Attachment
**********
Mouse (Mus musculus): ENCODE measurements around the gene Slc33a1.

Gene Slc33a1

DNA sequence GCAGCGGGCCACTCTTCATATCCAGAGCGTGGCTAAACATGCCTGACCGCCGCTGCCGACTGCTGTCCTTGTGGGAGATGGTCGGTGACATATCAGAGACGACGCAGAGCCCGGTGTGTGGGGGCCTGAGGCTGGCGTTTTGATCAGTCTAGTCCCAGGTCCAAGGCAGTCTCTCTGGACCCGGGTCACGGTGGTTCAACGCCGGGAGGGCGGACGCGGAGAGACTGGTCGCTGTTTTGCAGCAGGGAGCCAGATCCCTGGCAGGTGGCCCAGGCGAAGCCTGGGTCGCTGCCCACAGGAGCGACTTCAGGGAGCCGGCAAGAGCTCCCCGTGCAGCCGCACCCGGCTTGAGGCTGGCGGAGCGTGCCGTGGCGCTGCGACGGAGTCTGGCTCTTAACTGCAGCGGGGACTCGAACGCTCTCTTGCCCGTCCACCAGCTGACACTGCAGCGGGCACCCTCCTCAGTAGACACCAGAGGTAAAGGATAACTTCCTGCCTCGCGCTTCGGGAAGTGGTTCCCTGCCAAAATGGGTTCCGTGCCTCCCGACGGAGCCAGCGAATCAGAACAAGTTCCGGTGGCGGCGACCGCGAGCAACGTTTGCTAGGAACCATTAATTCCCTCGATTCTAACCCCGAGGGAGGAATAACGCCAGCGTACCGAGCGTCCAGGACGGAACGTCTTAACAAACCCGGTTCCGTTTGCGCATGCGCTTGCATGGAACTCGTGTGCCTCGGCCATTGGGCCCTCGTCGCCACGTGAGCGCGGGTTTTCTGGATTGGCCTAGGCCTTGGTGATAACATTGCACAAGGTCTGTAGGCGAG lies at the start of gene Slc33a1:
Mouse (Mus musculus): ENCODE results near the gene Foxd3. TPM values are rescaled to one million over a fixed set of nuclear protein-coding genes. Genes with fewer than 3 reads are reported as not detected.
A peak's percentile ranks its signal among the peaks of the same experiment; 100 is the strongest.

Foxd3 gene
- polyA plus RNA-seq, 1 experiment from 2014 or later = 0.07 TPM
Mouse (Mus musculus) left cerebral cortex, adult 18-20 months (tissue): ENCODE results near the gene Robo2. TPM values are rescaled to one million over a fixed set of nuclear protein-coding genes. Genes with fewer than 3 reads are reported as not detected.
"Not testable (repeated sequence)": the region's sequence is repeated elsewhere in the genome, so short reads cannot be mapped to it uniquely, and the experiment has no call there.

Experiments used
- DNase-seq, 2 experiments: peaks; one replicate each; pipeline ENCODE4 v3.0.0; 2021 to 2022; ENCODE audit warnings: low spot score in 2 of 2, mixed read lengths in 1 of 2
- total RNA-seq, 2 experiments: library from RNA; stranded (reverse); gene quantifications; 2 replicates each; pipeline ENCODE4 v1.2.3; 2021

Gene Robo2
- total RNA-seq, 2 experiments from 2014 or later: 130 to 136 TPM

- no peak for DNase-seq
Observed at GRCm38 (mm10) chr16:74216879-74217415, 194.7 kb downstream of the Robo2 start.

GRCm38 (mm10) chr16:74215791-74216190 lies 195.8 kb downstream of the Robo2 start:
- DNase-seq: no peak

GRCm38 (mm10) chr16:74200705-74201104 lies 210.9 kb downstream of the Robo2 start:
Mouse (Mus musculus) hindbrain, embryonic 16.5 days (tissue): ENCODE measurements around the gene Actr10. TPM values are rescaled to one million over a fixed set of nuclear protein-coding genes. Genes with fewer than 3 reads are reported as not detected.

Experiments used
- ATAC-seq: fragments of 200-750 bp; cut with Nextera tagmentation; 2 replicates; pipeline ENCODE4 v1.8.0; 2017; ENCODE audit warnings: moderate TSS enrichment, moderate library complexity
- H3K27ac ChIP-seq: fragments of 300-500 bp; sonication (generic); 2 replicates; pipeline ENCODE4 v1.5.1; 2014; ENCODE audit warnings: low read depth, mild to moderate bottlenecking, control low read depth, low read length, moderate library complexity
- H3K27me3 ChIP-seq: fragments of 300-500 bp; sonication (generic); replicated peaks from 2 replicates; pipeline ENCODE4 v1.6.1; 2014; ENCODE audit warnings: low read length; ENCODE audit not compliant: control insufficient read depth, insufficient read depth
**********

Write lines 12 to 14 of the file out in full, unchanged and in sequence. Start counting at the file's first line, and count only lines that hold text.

- total RNA-seq, 2 experiments: library from RNA; stranded (reverse); gene quantifications; 2 replicates each; pipeline ENCODE4 v1.2.3; 2021

Gene Robo2
- total RNA-seq, 2 experiments from 2014 or later: 130 to 136 TPM